Schiele’s portrayals of himself and the human body provide a turn-of-the-century antidote to Instagram culture: no beautifying filters in sight. The Albertina Modern’s Egon Schiele and his Legacy exhibition explores his impact on self-portraits in more recent art.
- Places his works alongside contemporary artists with a strong connection to self-portraiture
- For example: Baselitz, Sherman, Lassnig, Dine, and Rainer
- Around 115 works in total
- Runs Sept 10, 2021 – Mar 29, 2022
- See also:
- Art exhibitions in Vienna
Egon Schiele and self-portraiture
(Maria Lassnig; Notwendiges Verständnis, 1998; chalk, watercolour; Albertina, Wien © Maria Lassnig Stiftung/Bildrecht, Wien 2021)
Meander through Vienna and the decorative delights of Jugendstil and Secessionist architecture suggest your average early 20th-century artist here must have worshipped at the altar of beauty.
And then there is Egon Schiele (1890 – 1918).
Not a man reluctant to portrait himself on canvas. And not a man keen to paint an optimistic, rose-tinted view of the human form.
A look at Schiele’s self-portraits becomes quite an experience. I remember my first time (who ever forgets their first time?). A kind of stunned bemusement, closely followed by an insidious recognition. The images leave a lasting impression, full of brutal honesty, self-dramatisation, alternative perceptions, angular details and diverting use of colour.
As such, Schiele holds a significant place in the history of self-portraiture. This honourable genre finds its beginnings among the likes of Albrecht Dürer and Rembrandt, though the indomitable rise of the smartphone has given it a modern gloss and accessibility beyond the imaginings of those early proponents.
The Egon Schiele and his Legacy exhibition at the Albertina Modern takes a look at that genre, with a particular focus on Schiele and those who followed in his wake.
The exhibition takes his stark penetrating approach as a catalytic transition that helped lead to a more modernist approach to self-portraits, where discovery and revelation jostle for space (or trump) reproduction and physical recognition.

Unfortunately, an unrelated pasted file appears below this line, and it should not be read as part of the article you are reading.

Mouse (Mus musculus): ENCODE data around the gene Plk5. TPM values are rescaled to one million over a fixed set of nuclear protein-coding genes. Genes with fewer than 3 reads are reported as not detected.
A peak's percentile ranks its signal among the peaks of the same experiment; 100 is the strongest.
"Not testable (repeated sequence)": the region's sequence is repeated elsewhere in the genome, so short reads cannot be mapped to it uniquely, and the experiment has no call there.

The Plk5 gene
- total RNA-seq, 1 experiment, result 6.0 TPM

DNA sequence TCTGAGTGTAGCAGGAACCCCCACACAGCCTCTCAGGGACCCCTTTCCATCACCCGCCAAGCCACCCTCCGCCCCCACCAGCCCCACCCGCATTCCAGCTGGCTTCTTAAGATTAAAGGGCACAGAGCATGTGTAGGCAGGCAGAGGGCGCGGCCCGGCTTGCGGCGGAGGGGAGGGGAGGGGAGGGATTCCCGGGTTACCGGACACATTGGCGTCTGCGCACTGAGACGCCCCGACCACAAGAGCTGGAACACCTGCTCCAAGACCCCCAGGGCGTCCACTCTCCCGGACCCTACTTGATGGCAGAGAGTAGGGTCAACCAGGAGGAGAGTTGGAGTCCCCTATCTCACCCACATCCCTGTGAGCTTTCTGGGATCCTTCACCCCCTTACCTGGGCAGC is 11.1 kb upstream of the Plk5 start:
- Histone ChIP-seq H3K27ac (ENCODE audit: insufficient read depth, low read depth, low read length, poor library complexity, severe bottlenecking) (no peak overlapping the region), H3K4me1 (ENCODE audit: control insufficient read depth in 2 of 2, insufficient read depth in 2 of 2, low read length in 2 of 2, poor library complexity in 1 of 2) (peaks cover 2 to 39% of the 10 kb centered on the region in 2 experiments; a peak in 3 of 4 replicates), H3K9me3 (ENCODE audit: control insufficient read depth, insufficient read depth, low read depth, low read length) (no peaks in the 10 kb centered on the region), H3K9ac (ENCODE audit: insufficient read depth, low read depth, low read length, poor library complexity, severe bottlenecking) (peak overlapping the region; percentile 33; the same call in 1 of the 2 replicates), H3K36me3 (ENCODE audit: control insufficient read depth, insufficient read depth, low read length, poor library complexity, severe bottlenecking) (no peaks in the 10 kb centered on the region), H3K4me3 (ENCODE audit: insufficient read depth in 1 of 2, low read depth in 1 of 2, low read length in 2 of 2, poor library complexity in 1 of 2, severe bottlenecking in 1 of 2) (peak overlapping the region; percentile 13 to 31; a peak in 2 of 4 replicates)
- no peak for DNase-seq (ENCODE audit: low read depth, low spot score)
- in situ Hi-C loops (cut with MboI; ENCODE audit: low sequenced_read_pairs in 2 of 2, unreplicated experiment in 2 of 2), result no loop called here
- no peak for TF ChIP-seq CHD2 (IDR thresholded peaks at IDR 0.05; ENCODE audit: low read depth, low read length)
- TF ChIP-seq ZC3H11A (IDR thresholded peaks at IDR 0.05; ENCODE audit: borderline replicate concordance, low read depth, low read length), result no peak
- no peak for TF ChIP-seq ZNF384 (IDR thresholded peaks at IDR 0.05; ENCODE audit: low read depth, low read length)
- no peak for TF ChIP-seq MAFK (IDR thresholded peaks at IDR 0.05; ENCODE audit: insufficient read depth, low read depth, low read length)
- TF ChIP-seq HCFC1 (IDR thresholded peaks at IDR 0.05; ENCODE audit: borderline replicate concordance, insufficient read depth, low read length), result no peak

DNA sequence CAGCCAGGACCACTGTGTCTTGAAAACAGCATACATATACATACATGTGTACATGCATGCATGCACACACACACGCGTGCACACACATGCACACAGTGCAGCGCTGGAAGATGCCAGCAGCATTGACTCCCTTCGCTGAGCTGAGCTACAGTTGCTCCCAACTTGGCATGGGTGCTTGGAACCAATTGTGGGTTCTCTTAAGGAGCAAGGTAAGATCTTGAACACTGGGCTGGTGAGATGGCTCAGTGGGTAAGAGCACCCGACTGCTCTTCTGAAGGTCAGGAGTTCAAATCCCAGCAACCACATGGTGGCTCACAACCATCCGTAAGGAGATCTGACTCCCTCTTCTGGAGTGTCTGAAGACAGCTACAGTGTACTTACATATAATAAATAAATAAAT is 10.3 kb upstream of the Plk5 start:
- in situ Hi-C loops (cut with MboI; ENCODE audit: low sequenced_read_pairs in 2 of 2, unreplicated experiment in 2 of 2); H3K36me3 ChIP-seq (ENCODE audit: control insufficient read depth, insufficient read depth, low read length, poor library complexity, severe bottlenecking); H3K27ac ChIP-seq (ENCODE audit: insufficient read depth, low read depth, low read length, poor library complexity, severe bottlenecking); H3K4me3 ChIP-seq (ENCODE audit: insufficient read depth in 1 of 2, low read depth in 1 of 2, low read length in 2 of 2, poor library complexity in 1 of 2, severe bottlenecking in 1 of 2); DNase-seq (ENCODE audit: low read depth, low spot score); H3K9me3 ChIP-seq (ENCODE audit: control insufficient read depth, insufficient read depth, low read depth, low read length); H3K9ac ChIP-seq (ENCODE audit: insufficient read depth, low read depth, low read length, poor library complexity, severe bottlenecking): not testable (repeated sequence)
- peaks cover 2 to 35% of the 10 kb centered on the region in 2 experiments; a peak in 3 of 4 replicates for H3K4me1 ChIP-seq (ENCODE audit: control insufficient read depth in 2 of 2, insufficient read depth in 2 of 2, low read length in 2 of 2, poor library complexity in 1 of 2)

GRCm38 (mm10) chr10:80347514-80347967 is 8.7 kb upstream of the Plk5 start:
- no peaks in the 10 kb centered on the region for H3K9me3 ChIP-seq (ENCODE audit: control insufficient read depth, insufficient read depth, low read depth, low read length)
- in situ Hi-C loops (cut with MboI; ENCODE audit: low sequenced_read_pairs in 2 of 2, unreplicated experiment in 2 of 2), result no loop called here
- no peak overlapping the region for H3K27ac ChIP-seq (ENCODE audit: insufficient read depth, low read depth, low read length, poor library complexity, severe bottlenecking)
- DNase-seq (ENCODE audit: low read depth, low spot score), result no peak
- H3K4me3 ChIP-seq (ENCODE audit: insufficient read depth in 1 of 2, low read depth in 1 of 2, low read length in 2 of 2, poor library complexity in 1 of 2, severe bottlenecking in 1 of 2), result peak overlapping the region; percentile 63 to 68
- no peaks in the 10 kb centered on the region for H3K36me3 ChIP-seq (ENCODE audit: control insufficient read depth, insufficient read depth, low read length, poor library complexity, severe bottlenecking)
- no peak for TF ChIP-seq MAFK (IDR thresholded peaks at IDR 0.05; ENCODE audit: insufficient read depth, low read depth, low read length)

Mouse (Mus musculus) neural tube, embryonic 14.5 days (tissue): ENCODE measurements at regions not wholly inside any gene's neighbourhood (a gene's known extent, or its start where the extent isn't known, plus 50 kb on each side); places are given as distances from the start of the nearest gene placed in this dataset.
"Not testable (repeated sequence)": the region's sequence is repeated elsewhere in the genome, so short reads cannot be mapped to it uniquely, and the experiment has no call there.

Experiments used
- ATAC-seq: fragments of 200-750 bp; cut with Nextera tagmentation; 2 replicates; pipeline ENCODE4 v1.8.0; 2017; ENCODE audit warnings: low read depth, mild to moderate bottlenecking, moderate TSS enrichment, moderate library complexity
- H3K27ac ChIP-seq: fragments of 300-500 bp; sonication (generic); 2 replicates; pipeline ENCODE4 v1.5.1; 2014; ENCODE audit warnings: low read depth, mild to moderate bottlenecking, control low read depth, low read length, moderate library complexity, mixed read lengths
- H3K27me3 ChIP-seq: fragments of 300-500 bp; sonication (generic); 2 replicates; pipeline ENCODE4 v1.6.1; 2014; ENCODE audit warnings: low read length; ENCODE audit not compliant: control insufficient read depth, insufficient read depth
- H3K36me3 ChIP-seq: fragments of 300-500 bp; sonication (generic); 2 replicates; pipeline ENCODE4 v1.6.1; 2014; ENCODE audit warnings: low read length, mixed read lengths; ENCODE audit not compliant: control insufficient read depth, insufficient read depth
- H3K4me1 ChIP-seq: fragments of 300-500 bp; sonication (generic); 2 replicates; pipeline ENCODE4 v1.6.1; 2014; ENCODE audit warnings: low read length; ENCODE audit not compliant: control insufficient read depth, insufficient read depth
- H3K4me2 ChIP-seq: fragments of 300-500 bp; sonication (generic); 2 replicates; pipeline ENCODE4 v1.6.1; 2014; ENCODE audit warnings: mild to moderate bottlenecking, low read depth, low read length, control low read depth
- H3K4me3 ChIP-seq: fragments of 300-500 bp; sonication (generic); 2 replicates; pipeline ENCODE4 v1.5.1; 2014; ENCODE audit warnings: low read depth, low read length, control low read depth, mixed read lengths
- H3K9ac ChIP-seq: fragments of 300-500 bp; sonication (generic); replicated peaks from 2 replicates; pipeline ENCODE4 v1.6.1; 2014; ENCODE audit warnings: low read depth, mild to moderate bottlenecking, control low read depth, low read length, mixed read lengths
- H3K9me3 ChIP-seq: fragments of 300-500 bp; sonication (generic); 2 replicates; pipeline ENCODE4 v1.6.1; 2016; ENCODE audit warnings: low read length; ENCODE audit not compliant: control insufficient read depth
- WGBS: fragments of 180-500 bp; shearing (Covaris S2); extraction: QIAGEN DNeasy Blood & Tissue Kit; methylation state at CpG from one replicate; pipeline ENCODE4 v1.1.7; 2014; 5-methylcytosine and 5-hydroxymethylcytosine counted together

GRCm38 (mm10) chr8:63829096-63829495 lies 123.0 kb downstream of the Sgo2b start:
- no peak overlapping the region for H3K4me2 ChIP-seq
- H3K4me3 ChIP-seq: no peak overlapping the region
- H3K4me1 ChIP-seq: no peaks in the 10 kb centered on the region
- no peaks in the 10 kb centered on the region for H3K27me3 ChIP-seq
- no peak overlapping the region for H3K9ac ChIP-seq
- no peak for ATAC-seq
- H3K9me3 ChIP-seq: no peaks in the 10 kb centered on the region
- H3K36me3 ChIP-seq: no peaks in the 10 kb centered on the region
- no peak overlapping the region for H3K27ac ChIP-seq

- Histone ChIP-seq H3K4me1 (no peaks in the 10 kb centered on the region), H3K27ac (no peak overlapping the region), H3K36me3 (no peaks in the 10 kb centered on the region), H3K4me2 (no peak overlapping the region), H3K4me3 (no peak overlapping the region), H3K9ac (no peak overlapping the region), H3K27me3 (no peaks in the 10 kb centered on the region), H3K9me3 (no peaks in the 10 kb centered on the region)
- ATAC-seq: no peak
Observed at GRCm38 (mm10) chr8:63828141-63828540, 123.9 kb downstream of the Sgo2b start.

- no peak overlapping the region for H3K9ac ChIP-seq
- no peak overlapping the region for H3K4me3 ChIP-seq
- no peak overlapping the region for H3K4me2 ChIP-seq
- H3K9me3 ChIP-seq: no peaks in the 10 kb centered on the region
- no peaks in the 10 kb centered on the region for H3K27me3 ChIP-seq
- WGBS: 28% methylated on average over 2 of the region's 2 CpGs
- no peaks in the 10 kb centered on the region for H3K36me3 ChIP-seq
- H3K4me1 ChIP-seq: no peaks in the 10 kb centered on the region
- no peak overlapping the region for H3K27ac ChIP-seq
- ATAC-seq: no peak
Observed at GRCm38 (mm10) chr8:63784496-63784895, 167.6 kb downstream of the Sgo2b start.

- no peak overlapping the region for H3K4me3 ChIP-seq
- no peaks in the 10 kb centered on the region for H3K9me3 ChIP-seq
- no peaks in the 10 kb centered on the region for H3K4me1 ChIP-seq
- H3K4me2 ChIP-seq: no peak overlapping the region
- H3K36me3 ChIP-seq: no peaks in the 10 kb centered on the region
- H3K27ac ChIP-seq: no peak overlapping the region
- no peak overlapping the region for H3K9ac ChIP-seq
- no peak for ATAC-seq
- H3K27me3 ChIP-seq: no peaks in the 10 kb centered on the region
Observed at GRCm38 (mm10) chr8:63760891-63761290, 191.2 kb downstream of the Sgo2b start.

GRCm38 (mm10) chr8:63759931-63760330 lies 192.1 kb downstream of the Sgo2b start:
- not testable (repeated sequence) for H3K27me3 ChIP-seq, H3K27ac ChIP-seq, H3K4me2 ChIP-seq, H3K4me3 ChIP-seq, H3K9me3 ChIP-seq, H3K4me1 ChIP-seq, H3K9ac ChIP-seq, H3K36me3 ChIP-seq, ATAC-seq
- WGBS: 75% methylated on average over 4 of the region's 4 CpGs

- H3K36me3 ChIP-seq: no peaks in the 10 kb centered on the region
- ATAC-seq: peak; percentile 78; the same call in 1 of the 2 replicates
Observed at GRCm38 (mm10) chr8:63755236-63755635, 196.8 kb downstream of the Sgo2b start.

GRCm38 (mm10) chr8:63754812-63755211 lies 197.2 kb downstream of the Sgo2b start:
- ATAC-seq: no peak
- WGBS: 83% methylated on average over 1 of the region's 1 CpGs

The displays include numerous Schiele works: self-portraits and similar. These appear alongside dozens of further works by contemporary artists like Maria Lassnig, Arnulf Rainer, Cindy Sherman, Georg Baselitz and others who have gained critical acclaim for their approach to self-portraits.
Cindy Sherman, of course, famously once noted:
When I look at the pictures, I never see myself; they aren’t self-portraits. Sometimes I disappear.
(Sherman’s self-portrayal of a young teenager girl – Untitled #96 – fetched over US$3.8 million at an auction back in 2011.)
Tickets and dates
Take your journey though self-portraiture from September 10th, 2021 to March 29th, 2022. Any valid entrance ticket for the museum sees you safely inside the exhibition.
Now, if Schiele’s angular delights and fiery eyes prove fascinating, then Vienna has a few other treats for you.
Drop into the Leopold Museum, for example, which has the most important collection of works by Schiele anywhere in the world.
And take a trip out to Upper Belvedere palace, whose permanent exhibition of turn-of-the-century art includes some remarkable Schiele paintings.
This Schiele location guide has a few more ideas, particularly if you wish to trace the footsteps of the artist’s life in the city.
How to get to the exhibition
Simply follow directions at the bottom of the main Albertina Modern page. The museum has the advantage of a convenient location opposite one of Vienna’s biggest subway stations and transport hubs.
Address: Karlsplatz 5, 1010 Vienna